The Red Death Held Illimitable Dominion Over All

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Title: It Comes At Night

Rating: 4 Stars

I’ve noticed something interesting about this film. According to rotten tomatoes, the critics are highly favorable. Top critics give it an 88 rating. However, the audience score is exactly half of that (44).

I think I understand why (or at least a working hypothesis). It’s marketed as a post apocalyptic horror movie. It’s never explained, but apparently some kind of contagion has pretty much wiped out, at least the local population, if not global.

This puts you immediately in mind of The Walking Dead. You think of a plucky group of survivors desperately trying to fight off zombies as they try to find a place to survive. This is nothing like that, so if the audience is expecting something along those lines, they will be disappointed.

However, critics see a shitload of films every year. After a while, I’d think that you’d get sick of the same formulas. This is not a typical horror film, so I’d imagine that the critics would breathe a sigh of relief at the attempt of trying to bring something new to the genre.

Be that as it may, I enjoyed it. I’m not a huge fan of horror, so the fact that it was way more psychological than horrifying made the film more satisfying to myself.

The basic plot (discovered via very little disposition) is that some kind of highly contagious infection is raging through the area. As I’ve mentioned above, it’s not known if it’s local, national, or global. It’s clear that not even the characters themselves know how widespread it is.

Regardless, a husband, wife, and teenage son (Paul, Sarah, and Travis, respectively) are now holed up in a highly secure house in the wilderness. They’ve just buried Sarah’s father, who has died of the plague. Shortly thereafter, a man (Will) tries to break into their house. The family captures him and ties him to a tree to see if he’s contagious.

After determining that he’s clean, Will explains that he has a wife and young child (Kim and Andrew) that are at a house some distance away. They have food but are desperately short of water.

Paul’s family has water but do not have any fresh food. After discussing it, Paul and Sarah decide to let Will and his family to live with them.

They do so, and for a short while, all is happy. Clearly, Paul, Sarah, and Travis were unhappy and going a little stir crazy. Having three new people in the house allows them to share chores, relax, and even have a little bit of fun.

Ultimately, the two families end in conflict. Will’s story does not completely make sense. Travis hears strange sounds outside. Andrew might be infected. All of this ends up with conflict between the two families. Suffice it to say that there is not a happy ending.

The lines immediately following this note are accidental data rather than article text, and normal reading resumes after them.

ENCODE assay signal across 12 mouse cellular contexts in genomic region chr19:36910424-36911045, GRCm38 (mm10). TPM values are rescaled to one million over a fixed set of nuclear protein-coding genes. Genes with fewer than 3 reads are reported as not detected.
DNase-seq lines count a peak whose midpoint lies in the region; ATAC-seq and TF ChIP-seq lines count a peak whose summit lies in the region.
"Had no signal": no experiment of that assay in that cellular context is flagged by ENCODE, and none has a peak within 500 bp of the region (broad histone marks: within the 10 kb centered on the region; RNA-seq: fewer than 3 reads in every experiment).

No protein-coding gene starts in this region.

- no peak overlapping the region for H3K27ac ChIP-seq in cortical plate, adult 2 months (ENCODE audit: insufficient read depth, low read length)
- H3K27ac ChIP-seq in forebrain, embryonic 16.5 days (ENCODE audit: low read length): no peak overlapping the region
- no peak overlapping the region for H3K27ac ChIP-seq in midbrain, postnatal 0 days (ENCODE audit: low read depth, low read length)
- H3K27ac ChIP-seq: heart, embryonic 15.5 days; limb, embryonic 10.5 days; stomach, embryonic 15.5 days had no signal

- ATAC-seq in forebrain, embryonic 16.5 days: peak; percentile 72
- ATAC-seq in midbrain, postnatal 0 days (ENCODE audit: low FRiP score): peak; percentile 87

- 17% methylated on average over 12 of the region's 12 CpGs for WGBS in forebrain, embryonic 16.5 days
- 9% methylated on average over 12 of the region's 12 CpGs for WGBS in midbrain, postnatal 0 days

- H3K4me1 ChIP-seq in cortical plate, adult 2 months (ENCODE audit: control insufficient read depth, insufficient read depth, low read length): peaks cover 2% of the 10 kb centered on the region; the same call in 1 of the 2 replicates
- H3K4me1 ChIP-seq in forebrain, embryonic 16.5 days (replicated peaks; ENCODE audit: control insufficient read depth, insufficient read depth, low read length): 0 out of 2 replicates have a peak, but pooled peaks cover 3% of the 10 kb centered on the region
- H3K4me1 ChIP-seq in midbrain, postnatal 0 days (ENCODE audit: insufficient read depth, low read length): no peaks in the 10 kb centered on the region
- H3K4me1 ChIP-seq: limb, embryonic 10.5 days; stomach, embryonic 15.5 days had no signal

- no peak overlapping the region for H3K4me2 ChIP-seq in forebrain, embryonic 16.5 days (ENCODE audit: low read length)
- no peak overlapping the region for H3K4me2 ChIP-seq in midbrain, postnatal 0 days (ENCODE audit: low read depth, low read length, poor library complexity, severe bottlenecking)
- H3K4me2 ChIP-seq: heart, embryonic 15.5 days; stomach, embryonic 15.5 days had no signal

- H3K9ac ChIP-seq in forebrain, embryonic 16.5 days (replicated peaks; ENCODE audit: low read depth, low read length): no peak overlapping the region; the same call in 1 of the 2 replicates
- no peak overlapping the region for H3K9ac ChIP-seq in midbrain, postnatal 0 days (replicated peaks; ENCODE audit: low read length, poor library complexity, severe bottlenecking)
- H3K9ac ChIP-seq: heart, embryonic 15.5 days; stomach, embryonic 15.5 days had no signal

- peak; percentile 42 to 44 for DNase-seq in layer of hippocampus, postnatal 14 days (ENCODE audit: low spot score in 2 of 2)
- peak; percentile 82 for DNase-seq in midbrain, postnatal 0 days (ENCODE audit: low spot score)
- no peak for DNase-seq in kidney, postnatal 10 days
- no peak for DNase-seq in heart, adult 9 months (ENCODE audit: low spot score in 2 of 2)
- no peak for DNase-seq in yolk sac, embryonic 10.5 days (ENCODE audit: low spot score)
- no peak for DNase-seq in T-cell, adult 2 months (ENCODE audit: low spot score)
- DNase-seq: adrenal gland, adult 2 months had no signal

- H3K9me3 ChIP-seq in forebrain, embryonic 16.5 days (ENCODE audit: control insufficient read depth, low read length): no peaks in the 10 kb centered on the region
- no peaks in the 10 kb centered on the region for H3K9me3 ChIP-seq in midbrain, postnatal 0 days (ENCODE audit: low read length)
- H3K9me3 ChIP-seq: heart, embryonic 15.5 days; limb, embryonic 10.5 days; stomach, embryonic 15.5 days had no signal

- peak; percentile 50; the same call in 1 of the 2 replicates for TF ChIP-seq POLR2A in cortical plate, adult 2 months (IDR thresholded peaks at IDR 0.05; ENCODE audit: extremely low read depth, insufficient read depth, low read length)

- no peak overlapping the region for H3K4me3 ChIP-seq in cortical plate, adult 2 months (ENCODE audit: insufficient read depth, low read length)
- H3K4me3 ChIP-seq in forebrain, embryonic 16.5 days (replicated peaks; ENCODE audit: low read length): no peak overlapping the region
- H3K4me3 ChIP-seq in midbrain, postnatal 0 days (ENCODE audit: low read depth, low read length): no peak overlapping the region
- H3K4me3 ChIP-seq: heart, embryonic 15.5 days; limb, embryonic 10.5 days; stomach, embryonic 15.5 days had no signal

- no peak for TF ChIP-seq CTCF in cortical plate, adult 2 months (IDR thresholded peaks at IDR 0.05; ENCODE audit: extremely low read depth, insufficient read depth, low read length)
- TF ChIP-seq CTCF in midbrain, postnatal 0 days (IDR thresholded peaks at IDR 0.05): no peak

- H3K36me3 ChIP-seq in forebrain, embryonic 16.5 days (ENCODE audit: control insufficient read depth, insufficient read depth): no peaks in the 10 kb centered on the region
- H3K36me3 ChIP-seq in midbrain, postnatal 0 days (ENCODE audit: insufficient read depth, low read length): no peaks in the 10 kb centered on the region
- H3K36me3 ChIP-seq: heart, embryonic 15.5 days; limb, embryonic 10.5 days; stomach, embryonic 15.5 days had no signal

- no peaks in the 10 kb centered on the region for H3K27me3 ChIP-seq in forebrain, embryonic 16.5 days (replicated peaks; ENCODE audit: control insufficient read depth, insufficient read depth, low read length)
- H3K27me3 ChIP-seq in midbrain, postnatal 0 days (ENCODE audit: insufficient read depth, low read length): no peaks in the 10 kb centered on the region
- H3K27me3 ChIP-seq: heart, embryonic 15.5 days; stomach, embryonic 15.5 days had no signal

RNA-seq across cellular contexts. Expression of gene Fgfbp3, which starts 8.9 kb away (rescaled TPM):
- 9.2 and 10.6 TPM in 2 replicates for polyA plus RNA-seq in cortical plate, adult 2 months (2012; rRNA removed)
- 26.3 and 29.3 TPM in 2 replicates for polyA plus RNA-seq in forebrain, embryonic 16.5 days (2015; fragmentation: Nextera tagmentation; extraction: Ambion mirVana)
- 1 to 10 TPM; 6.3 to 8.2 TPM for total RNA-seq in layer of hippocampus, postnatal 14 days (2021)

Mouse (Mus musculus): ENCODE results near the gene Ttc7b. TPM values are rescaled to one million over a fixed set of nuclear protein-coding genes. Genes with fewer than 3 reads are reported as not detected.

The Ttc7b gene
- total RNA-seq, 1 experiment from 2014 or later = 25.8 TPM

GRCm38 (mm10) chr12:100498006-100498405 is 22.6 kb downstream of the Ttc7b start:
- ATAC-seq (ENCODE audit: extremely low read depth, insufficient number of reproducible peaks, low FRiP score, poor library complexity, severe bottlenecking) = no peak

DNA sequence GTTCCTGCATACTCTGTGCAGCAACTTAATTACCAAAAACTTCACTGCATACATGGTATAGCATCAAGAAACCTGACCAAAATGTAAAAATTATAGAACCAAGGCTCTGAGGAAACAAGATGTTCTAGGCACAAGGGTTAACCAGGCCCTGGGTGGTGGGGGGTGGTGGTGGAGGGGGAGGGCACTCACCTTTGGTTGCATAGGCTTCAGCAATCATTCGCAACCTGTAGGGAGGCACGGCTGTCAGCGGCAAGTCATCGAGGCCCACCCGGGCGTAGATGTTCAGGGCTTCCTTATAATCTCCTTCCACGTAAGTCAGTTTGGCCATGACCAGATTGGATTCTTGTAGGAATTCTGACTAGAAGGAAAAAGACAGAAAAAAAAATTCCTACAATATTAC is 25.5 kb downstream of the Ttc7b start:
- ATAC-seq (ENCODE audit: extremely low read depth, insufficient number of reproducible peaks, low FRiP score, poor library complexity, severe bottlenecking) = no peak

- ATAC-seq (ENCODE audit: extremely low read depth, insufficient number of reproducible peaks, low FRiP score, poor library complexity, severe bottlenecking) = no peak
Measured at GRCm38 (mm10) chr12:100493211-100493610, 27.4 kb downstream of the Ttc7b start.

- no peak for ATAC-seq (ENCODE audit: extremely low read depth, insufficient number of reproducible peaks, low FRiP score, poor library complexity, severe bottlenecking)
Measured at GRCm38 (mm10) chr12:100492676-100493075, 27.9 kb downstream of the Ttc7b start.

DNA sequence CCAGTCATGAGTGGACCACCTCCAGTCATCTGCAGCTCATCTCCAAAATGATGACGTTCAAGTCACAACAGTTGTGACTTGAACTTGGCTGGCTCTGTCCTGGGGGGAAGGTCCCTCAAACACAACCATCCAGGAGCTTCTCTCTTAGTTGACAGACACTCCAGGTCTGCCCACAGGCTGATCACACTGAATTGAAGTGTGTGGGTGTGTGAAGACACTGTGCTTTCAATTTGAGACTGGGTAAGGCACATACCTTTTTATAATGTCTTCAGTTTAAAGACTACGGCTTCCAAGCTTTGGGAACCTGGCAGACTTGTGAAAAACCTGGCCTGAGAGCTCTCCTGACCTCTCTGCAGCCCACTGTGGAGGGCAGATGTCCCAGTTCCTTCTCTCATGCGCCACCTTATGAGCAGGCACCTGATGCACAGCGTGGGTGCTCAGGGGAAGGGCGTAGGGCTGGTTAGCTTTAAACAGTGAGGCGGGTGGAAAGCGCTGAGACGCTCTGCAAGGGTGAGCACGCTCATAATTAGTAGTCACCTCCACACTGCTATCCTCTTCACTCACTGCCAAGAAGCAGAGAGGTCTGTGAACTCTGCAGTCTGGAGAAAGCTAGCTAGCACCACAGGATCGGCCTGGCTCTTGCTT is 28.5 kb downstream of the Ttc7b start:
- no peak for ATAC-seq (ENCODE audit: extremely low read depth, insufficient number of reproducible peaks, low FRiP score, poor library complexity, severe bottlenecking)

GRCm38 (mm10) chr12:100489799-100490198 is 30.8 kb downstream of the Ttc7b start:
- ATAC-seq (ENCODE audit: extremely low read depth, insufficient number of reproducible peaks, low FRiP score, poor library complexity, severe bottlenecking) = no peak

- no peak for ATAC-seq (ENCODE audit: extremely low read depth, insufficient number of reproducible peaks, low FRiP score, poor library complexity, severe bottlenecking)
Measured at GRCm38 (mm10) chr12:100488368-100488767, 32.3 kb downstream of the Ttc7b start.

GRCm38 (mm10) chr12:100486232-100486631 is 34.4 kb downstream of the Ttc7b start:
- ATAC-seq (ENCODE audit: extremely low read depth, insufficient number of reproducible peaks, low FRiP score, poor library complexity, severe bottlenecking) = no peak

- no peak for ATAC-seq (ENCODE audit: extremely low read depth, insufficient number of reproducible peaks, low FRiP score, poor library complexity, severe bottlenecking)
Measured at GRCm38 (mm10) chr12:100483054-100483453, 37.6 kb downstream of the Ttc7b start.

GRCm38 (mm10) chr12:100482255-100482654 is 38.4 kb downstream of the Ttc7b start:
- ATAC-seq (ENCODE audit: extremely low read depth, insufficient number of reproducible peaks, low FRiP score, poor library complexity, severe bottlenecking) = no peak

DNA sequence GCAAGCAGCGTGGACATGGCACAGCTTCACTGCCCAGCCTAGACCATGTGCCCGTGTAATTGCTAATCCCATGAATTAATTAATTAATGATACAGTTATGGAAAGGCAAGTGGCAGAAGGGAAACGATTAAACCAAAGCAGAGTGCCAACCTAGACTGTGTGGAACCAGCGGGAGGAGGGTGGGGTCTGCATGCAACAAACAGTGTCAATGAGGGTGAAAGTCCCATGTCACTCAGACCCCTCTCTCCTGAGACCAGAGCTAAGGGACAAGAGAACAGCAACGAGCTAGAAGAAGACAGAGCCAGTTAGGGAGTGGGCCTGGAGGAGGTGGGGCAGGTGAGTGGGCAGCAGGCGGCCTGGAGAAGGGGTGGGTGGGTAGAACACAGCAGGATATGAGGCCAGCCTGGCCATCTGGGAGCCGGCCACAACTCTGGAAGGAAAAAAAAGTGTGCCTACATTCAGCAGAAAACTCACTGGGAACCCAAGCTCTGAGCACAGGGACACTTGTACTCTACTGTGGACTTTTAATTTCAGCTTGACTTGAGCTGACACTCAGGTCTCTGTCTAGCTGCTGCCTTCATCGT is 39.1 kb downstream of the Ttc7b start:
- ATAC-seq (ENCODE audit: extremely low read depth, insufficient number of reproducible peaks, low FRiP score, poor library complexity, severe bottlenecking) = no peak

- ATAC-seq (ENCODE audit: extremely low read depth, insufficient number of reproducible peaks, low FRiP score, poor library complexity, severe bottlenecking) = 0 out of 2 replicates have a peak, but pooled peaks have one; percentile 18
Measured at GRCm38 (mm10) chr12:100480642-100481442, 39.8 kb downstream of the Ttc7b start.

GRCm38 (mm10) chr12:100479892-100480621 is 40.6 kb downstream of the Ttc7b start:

This was produced by A24, which also made The Witch. This has a similar feel to that film. You have a family, independent and isolated, trying to make do in a harsh wilderness. You have an outside otherworldly kind of force that may or may not exist, trying to destroy them.

Horror movies are pretty much always dark places. With this film, it’s even darker. Most of the action takes place inside. The house is completely boarded up, so there is no natural light. The film ends up feeling claustrophobic. Since the film gives no indication of the circumstances that brought the world to this end, you find yourself getting caught up into the claustrophobia yourself.

This is very much a minimalist kind of film. There’s only a couple of settings. There are very few wide shots. There are really only five characters who have any lines at all. This minimalism is used to nice effect. It does feel like the world is winding down or dying off.

You sense the paranoia that must build up between families awkwardly trying to coexist. They hide guns from one another. They try to catch each other up in lies. On the one hand, they are codependent. On the other, you get the sense that one false move will destroy the equilibrium of the relationship and it will quickly devolve to violent death.

So, despite the fact that this is a dystopian world in which the dystopia is never defined, that this is a tense psychological battle in which the truth is never truly discovered, and it appears by the end that the world will end grimly and quietly, I still found the movie enjoyable.

It stayed true to its nature and followed its course come what may. With no compromise in vision and no tacked on happy ending, I found it to be a rewarding experience.

In case you’re wondering about the title of the post, it’s the last line from Poe’s The Masque of the Red Death. In the short story, there is a plague rampaging. With little regard to those suffering, Prince Prospero walls off an abbey so that and his noble friends can be safe. It does not work. Death cannot be held back using locks and walls.

Paul here shares the same conceit as the Prince. If only he can make his house secure enough and if he can make the brutal, hard choices that he knows that he must, then he can protect his family. By the end of the film, as with the Prince, he understands the futility of his actions.

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